Perineural invasion and associated pain in pancreatic cancer

Key Points

  • Perineural invasion (PNI) is the process through which cancer cells invade the perineural spaces of surrounding nerves and is not simply the movement of cancer cells along a path of low resistance, as was previously thought. PNI is a directed process that involves many signalling molecules from various signalling pathways; these signalling molecules are produced by both the cancer cells and the nerves. Once the cancer cells have invaded the nerves, they are able to thrive within the neuronal spaces. This constitutes a means for the cancer cells to spread to distant locations.

  • The incidence of PNI is particularly high in pancreatic cancer. Although the exact cause for this increased affinity is as yet unclear, the strong neurotropic effects of pancreatic cancer cells are thought to contribute to this phenomenon. Additionally, reciprocal signalling between the pancreatic cancer cells and the surrounding nerves leads to neurogenesis, as well as the increased growth of pancreatic cancer cells.

  • PNI also contributes to the generation of the pain that is experienced by pancreatic cancer patients, and many of the signalling molecules that are involved in PNI are also known to be involved in pain signalling. Thus, we hypothesize that agents targeting these signalling pathways may have the potential to prevent PNI and may help to alleviate pain in patients with pancreatic cancer.

Abstract

Perineural invasion (PNI) is a prominent characteristic of pancreatic cancer. PNI is a process whereby cancer cells invade the surrounding nerves, thus providing an alternative route for metastatic spread and pain generation. PNI is thought to be an indicator of aggressive tumour behaviour and has been shown to correlate with poor prognosis of patients with pancreatic cancer. Recent studies demonstrated that some signalling molecules and pathways that are involved in PNI are also involved in pain generation. Targeting these signalling pathways has shown some promise in alleviating pain and reducing PNI, which could potentially improve treatment outcomes for patients with pancreatic cancer.

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Figure 1: Perineural invasion in pancreatic cancer.
Figure 2: Signalling molecules involved in the process of perineural invasion in pancreatic cancer.
Figure 3: Signalling molecules involved in pain generation in pancreatic cancer.

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Acknowledgements

This work is dedicated to S. Greene and S. Salmon, who taught us just how tough perineural invasion by pancreatic cancer can be. We would also like to thank C. Nulsen for her invaluable and critical insights during the preparation of this manuscript. Research in the authors' laboratories was supported by grants from the US National Institutes of Health National Cancer Institute (grants CA140924 and CA109552), the American Association for Cancer Research Stand Up to Cancer programme and the US National Foundation for Cancer Research.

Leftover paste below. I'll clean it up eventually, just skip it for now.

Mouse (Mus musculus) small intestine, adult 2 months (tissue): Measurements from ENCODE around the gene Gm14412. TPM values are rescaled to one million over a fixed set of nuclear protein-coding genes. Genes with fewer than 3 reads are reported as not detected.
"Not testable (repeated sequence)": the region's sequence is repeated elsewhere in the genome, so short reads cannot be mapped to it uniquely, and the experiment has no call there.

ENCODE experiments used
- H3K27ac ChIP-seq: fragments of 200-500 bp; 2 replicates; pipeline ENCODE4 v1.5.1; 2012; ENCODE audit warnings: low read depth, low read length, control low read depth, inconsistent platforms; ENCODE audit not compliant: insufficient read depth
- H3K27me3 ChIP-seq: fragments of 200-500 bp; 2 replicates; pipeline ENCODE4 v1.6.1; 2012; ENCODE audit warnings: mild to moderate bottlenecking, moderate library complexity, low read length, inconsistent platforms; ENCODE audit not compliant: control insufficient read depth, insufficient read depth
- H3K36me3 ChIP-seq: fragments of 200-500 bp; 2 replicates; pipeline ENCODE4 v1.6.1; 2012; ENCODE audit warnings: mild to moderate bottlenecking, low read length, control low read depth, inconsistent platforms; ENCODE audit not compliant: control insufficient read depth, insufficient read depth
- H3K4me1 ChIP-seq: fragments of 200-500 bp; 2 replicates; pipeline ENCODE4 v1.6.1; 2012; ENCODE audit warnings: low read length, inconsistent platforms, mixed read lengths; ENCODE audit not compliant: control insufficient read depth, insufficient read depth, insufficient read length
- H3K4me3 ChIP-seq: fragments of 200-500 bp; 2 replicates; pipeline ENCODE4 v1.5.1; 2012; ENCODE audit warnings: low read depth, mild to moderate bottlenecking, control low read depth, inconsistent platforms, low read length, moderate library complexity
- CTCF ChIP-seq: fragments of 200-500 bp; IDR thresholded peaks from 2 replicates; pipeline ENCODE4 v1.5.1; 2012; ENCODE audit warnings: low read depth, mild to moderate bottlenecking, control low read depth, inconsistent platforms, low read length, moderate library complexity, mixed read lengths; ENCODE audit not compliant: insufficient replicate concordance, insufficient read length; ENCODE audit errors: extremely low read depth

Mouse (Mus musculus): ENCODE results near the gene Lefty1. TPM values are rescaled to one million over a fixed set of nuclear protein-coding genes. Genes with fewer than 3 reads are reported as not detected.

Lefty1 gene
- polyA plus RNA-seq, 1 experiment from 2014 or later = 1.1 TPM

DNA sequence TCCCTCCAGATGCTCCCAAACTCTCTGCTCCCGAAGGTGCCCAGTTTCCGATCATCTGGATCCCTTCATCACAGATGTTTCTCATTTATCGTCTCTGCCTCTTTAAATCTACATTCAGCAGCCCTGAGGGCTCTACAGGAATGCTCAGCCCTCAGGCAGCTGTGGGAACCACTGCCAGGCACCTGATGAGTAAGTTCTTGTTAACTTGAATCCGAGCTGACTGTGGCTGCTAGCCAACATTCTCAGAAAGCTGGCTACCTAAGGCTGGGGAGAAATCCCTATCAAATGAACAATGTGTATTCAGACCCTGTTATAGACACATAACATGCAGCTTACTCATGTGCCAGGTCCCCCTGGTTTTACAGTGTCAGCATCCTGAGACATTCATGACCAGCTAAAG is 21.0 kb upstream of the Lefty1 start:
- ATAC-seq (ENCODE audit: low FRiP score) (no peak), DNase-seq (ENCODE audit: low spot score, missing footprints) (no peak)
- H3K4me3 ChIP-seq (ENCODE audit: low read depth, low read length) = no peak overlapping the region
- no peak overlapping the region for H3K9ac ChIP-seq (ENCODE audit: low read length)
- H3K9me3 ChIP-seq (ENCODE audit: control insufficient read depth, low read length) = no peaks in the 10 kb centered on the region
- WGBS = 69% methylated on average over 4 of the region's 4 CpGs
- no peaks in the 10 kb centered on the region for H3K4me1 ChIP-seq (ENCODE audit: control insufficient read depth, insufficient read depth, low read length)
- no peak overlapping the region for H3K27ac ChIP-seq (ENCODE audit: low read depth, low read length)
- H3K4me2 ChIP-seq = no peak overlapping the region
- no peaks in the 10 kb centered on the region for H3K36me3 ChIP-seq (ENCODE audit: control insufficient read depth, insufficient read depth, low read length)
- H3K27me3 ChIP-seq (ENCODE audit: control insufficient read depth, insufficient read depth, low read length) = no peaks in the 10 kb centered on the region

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Correspondence to Haiyong Han.

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Glossary

Perineurium

The connective tissue sheath that surrounds bundles of nerves known as fascicles.

Dorsal root ganglia

A mass of sensory afferent nerve cell bodies that is located on the dorsal root of the spinal cord, one on each side for each spinal nerve.

Neurolytic blocks

A process in which a neurolytic or analgesic agent is injected into or near nerves that are involved in pain signalling. Neurolytic blocks are used to combat chronic pain states or pain that is caused by cancer.

Coeliac plexus blocks

A process in which the nerves of the coeliac plexus are subjected to neurolysis using neurolytic agents, such as a 50–100% solution of alcohol or a 10% solution of phenol, that are injected into the coeliac plexus guided by ultrasound and computed tomography (CT) imaging.

Thermal hyperalgesia

Increased pain responses following an increase in temperature.

Tactile allodynia

Pain sensations caused by mechanical stimuli such as touch that usually do not invoke pain responses.

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Bapat, A., Hostetter, G., Von Hoff, D. et al. Perineural invasion and associated pain in pancreatic cancer. Nat Rev Cancer 11, 695–707 (2011). https://doi.org/10.1038/nrc3131

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